Law Enforcement News

Vol. XXVIII, No. 576 A publication of John Jay College of Criminal Justice/CUNY April 30, 2002

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In this issue:

Around The Nation: A coast-to-coast roundup of police news.
People & Places: A leg up; down but not out; no longer the department of Parks; speaking out — in Afghanistan; now you see them, now you don’t.
On the same page: Congress weighs bill to standardize DNA colection & preservation.
Who won? Ruling on Boston PD hiring & promotions has both sides puzzled.
Strings attached: Two departments have problems with COPS grants.
Cutting its losses: Omaha PD bites the bullet on costly, overdue records system.
Going up? Spike in violence makes NYPD officials take notice.
All in the family: Marriage is out for some New Hampshire cops.
Hitting the books: In Colorado court, First Amendment trumps drug enforcement.
One head, two hats: Why town’s part-time chief may have to go.
Long-term fallout: Domestic violence cases continue to reverberate.
Whose land is it, anyway? Native American sovereignty becomes a “get-out-of-jail-free” card.
Forum: Racial profiling & anti-terror strategies; who says policing isn’t a science?
Federal File: A roundup of criminal justice activities at the federal level.
Loose nuts: Bill targets gun-wielding ex-mental patients.

 People & Places

Still standing

      He might not have made the SWAT team this month, but Alexandria, Va., police Officer Bill Lyle can still do more with one leg than most people can do with two, say admiring colleagues.

      Lyle, 37, lost his right leg above the knee in September 2000 while chasing a drug suspect. Against all expectations, he was back on patrol within seven months of the incident with a new goal: making the tactical unit...

Down, not out

      Embattled Schenectady, N.Y., Police Chief Gregory Kaczmarek stepped down but not out of the department last month when he accepted a demotion to assistant chief. He will take a $2,100 pay cut, but some City Council members still consider it a sweet deal for the chief.

      For the past two years, Kaczmarek, 50, has presided over an agency wracked by corruption charges, the arrests of five officers and the suicide of another, and a federal investigation. He has also been absent on leave for a total of 239 days over the past four years due to a back injury incurred on the job. In March, Kaczmarek took a four-week doctor-recommended vacation to relieve stress...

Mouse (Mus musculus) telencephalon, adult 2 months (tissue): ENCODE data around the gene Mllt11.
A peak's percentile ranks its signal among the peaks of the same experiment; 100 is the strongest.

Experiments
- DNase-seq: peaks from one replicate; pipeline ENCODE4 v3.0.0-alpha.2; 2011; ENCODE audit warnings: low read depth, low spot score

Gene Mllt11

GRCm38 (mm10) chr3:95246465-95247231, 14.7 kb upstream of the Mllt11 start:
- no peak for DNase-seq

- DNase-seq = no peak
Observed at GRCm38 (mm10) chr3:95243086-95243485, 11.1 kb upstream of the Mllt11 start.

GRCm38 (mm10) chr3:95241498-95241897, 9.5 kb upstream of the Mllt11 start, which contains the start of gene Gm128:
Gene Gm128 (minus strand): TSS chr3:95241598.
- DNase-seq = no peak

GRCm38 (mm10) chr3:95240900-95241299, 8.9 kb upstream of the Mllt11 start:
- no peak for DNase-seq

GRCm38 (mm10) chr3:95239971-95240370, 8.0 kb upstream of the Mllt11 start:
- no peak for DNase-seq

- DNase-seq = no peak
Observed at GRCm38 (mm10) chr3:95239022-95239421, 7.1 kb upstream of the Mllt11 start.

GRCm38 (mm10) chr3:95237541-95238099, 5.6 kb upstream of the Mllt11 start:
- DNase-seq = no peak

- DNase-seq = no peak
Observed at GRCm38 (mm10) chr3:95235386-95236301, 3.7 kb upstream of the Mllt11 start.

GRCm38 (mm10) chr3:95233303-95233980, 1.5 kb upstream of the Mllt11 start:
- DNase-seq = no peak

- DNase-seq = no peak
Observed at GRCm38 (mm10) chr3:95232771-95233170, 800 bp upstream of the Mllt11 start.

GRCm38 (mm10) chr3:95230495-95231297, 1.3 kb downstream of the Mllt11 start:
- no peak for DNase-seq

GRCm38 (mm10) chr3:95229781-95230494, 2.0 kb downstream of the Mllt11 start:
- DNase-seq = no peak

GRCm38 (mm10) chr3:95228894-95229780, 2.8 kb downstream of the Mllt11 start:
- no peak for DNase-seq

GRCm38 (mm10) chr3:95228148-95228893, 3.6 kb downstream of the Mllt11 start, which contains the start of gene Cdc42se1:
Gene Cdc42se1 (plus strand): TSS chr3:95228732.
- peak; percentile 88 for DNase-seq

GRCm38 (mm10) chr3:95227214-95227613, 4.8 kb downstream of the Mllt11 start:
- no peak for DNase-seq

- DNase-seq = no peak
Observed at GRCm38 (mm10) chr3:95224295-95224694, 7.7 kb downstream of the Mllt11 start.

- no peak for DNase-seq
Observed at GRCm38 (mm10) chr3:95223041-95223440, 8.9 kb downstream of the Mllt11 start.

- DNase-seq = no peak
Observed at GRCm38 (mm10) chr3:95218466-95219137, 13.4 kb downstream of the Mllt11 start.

Parks walks

      Having failed in his efforts to persuade the City Council to back his reappointment, Los Angeles Police Chief Bernard C. Parks resigned this month and said he would not sue the city, as he had hinted he might during an acrimonious public hearing in April where he accused officials of engineering his removal through a campaign of half-truths and character assassination.

      Parks, a 37-year veteran of the LAPD, was denied his request for a second five-year term by the city’s Police Commission. The civilian panel voted 4-to-1 against his reappointment, criticizing Parks for being inflexible and arrogant as a leader, and citing his failure to restore morale to the LAPD’s rank-and-file. Parks was also blamed for a two-year increase in major crimes...

On the move

      When he is not speaking for the Hoover, Ala., Police Department as the agency’s media representative, Officer A.C. Roper can be found thousands of miles away in southern Afghanistan, where as commander of an Army Reserve unit normally based in Birmingham he has become the chief spokesman for the U.S. and allied forces in the region.

      Activated on Nov. 24, Roper’s unit arrived in Kuwait on Dec. 7. He spent Christmas and New Year’s Day there, and celebrated his 17th wedding anniversary last month in Kandahar, where he has been assigned since Jan. 24...